At times it seems that industry looms large and then again where you barely notice it’s presence as you walk across countryside fields and tracks through sheltered wooded glades which have some effective screening. Looking across to the opposite side of the waterway, provided a sense of satisfaction and spring in the step knowing we had previously walked that entire stretch of the countryside in our sights.
We walked across fields to Venn Farm and then followed an alternative route for the Pembrokeshire coast national trail to a gated lane near to fields hosting an eco camp site and beehives, no doubt producing some lovely Pembrokeshire honey. As we reached the river inlet at Castle Pill, we lost sight of a clear pathway as the area was very overgrown. Just as we were wondering about the line of the path, a gent from a nearby cottage shouted over to us ‘are you looking for the path?’. He directed us through a small gap in some overgrown vegetation to which our initial response was “we have to walk through there!” as it looked impassable. But he gave some good advice that once through the overgrowth the path would open up, but we should then climb onto a narrow strip of high riverbank and walk above the path towards the Black Bridge. We soon found he had given us very sound advice as the path below was a flooded bog and impossible to walk along. So we were very thankful for the local’s helpful advice.
From Black Bridge we walked uphill along a notorious stretch of highway with cars hurtling past at speed then crossed to the other side of Castle Pill and we were soon heading into Milford Haven and along the promenade known as The Rath.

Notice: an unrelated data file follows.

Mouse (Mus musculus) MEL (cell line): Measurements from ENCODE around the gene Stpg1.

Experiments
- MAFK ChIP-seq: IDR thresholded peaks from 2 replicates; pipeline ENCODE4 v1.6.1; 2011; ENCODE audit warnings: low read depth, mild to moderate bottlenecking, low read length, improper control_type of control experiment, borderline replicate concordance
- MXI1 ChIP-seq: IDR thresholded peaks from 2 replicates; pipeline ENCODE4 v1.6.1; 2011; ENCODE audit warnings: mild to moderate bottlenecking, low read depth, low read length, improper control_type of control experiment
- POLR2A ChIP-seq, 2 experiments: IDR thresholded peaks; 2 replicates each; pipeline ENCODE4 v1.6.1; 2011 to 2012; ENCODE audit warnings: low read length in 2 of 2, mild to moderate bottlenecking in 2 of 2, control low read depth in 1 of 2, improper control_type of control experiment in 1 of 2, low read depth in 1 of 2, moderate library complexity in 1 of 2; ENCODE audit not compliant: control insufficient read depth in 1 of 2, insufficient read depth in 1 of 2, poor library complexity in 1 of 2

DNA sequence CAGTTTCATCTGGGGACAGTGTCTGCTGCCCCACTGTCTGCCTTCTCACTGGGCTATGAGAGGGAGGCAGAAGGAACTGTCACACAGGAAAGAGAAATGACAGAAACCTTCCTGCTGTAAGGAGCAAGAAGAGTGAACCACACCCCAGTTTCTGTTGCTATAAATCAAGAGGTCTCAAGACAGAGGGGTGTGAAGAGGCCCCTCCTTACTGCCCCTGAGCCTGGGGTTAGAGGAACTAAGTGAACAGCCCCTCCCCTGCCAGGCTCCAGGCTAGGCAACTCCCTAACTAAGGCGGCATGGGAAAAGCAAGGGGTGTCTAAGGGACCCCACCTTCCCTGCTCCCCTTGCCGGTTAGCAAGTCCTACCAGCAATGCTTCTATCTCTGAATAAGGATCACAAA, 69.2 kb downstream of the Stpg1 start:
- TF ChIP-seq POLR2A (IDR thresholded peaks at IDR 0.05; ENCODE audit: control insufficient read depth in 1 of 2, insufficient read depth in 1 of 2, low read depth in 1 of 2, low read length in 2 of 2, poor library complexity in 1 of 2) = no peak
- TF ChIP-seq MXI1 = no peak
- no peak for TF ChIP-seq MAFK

It’s a nice welcome point to the town with green open space, landscaped gardens with views overlooking the waterway.
There’s a prominent bronze statue of a fisherman hauling in a net, in honour of the trawler men of the town when this was a major fishing port, engraved with “Thanks to them Milford Haven flourished”.
Milford Haven has an interesting history. In 1792 the first of seven Quaker families, whalers from Nantucket fleeing from the American War of Independence, were encouraged to settle in the area by Sir William Hamilton, who was granted permission in 1790 to develop a new town. They established a whale oil industry in the new harbour, supplying the City of London with oil for street lamps in the 19th Century.
We took a stroll along Hamilton Terrace down to the marina and ended our walk as tradition dictates at a waterfront cafe with the usual reward of coffee, tea and generous slice of cake. A benefit of finishing a walk at a town is the availability of bus services, so we were able to jump on a bus to return to Pembroke. It was an interesting journey as the bus travelled down winding country lanes and manoeuvred a few very narrow sections.
After originally having doubts about walking each side of the Milford Haven waterway due to the generally unfavourable reviews in some guides, we are glad we went ahead and walked the whole stretch, experiencing a different side of Pembrokeshire. Even though some parts are heavily industrialised when walking around the boundaries of these sites it can seem at times like a walk through countryside. In parts the industry is well screened by clever positioning of the path trail, as shown on this Strava tracking app record of our walk.
The last two walks though outside of the National Park area, had interesting aspects of nature, industry and history along the way. This walk of 2 parts about 12 miles distance brings our total now completed on Pembrokeshire’s Coast Path trail to 68 miles. Only 118 miles to go!